Movie Review: Get Out (2017)
Great premise: Using the tropes of the horror genre to tell the story of Chris Williams (Daniel Kaluuya), a black guy visiting the family of his white girlfriend, Rose Armitage (Allison Williams), somewhere upstate. It’s racial awkwardness as the underlying horror of American society.
Good follow-through: Rose is the white girl who’s obtuse about race, thinking everyone’s cool with everything; the father, Dean (Bradley Whitford), keeps dropping racial references (“I would’ve voted for Obama a third time if I could have”) to show how cool and liberal he is. The brother, Jeremy (Caleb Landry Jones), is a little weird and challenging, while the mother, Missy (Catherine Keener), is steely and distant, perpetually stirring her tea. They live in a big house, with a circular driveway, surrounded by woods. They have black servants (that’s a little embarrassing) and weird white neighbors who say inappropriate things. Think of the neighbors in “Rosemary’s Baby”: Everyone seems off. They seem like a coven. Like they’re all in on a shared secret they’re not telling our protagonist. Which they are.
The resolution? A little disappointing.
You ready? Turns out Rose is the lure to bring black men and women (mostly men) to the family estate, where the mother hypnotizes them and the father transplants someone else’s brains/consciousness into their body. (Sudden thought: This isn’t far removed from “The Thing with Two Heads,” is it?) The black people are still in there, but they’re trapped, unable to move or speak for themselves. It’s white people who control the body; who, you could say, own the body.
OK, as I write that out, it resonates more than I thought while watching. Could be I was watching through splayed fingers. I’m not particularly good with horror movies, and horror movies in which someone is trapped in their own body are super creepy to me.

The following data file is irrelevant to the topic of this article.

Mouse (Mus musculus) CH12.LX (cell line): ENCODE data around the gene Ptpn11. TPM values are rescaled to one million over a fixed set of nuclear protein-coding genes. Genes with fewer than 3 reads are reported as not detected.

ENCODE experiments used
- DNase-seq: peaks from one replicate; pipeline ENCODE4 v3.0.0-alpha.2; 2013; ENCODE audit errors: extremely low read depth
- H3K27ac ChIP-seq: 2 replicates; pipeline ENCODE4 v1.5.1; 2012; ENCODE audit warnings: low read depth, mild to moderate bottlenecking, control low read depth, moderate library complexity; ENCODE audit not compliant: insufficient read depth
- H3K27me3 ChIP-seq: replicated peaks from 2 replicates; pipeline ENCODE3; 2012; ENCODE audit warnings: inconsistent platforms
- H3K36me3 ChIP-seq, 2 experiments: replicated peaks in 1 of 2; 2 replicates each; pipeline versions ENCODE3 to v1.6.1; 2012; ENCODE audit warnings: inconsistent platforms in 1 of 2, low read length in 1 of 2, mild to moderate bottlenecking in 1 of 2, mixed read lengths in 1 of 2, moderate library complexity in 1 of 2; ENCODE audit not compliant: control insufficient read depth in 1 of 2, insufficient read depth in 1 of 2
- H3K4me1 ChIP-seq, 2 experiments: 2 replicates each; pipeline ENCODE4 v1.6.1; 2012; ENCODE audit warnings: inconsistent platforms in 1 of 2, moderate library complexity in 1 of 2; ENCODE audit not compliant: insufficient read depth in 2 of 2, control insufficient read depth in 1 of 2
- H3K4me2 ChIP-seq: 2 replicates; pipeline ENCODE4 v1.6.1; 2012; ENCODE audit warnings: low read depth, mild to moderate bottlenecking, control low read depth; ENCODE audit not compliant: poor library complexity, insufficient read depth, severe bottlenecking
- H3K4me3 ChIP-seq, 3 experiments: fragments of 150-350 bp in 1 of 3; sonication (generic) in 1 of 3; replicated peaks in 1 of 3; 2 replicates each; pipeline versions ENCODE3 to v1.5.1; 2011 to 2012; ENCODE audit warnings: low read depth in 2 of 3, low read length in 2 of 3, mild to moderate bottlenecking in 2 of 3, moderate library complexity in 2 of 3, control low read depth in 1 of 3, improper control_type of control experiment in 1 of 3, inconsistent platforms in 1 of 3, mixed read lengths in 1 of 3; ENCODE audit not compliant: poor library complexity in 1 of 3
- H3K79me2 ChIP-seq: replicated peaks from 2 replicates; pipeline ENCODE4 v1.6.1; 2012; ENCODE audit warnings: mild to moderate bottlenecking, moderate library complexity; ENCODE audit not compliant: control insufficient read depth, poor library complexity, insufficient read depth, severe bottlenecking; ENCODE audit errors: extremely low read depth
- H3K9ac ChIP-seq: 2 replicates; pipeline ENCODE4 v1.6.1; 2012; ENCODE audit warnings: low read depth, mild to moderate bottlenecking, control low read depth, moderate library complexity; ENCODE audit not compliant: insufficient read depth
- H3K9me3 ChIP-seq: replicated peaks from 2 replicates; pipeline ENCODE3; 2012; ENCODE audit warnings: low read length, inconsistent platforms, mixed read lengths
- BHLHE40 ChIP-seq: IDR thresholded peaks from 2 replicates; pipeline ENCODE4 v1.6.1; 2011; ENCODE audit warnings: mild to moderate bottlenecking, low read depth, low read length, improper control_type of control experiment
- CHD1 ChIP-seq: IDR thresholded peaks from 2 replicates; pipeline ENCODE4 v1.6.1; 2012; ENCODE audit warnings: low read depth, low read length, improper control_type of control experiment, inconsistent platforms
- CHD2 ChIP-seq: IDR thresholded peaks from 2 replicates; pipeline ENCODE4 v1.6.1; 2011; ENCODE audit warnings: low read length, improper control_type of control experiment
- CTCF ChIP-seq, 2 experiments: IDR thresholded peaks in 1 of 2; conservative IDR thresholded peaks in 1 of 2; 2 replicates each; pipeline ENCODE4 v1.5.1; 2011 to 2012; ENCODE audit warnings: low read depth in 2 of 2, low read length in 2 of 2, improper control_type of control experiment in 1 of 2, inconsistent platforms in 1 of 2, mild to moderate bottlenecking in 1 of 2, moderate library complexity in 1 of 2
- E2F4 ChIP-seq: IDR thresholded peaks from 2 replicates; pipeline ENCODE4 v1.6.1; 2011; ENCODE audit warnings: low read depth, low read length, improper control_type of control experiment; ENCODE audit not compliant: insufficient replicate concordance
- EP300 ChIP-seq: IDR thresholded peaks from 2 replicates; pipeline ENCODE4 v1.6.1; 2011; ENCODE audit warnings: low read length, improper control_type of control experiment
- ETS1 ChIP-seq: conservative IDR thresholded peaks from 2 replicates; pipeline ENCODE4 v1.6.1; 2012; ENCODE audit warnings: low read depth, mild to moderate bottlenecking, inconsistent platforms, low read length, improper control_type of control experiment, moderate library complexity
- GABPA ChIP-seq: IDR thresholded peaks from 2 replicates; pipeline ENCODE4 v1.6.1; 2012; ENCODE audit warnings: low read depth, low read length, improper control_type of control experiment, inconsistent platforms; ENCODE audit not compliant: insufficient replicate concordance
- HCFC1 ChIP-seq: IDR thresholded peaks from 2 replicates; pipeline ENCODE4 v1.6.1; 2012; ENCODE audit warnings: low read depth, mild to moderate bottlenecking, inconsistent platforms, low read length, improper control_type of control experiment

Except ... No, there’s still a problem with the metaphor. Controlling the black body, owning the black body, sure, that’s in our history. But being the black body? Most white people don’t want that. Rachel Dolezal notwithstanding.
The two black servants, for example, are actually the Armitage grandparents—the people who started it all. They were about to die and now they’re middle-aged and black and ... servants? Or is that just for show when Rose brings another black kid around? If not, what do they normally do—just hang out at the estate reading magazines?
There’s a scene near the end that indicates why white people wouldn’t want to be the black body. Just before the operation, Chris breaks free, kills the father, mother, brother, grandmother, and, on a country road, covered in blood, near an upturned vehicle, he’s trying to choke the life out of Rose with his bare hands, when we see the flashing red lights of a police car. Right. Try to explain that. Chris slowly raises his hands in the air, but recent history would indicate he wouldn’t make it that far. He only does here because it’s not the cops but his friend, Rod (Lil Rel Howery), a TSA agent, arriving just after the nick of time. Another horror movie trope.
The resolution also diminishes the exquisite earlier awkwardness. So Rose isn't obtuse? The father isn't desperate for Chris' approval? They're faking. Only the mother and brother are what they seem.
Another problem: Why do the Armitages string Chris along the way they do? I get that they can’t operate after the first bout of hypnosis. They have to auction him off to the highest bidder—in this case, Jim Hudson (Stephen Root), a local blind art dealer who likes his “eye” and wants to see again—and the best way to get the highest price is to parade him before the shoppers. But after that, why doesn’t the mother simply do her thing with the teacup? Why leave the photos in the closet? Why show Chris the VHS tape explaining what will happen to him? To terrorize him further? C’mon. The VHS is less to explain the process to Chris than to explain it to us.
The acting is great, by the way, particularly Kaluuya as Chris, Keeler as the steely mom, and Gabriel as the maid/grandmother. That tear coming out of her eye; that sense of a soul being trapped in its own body.
The movie was written and directed by Jordan Peele (of “Key and...”), and one wonders if he’s onto a new type of film here: placing awkward racial matters onto Hollywood genre films. How might it work with rom-coms, westerns, gangster flicks, musicals? Would be interesting to see the attempts, Hollywood.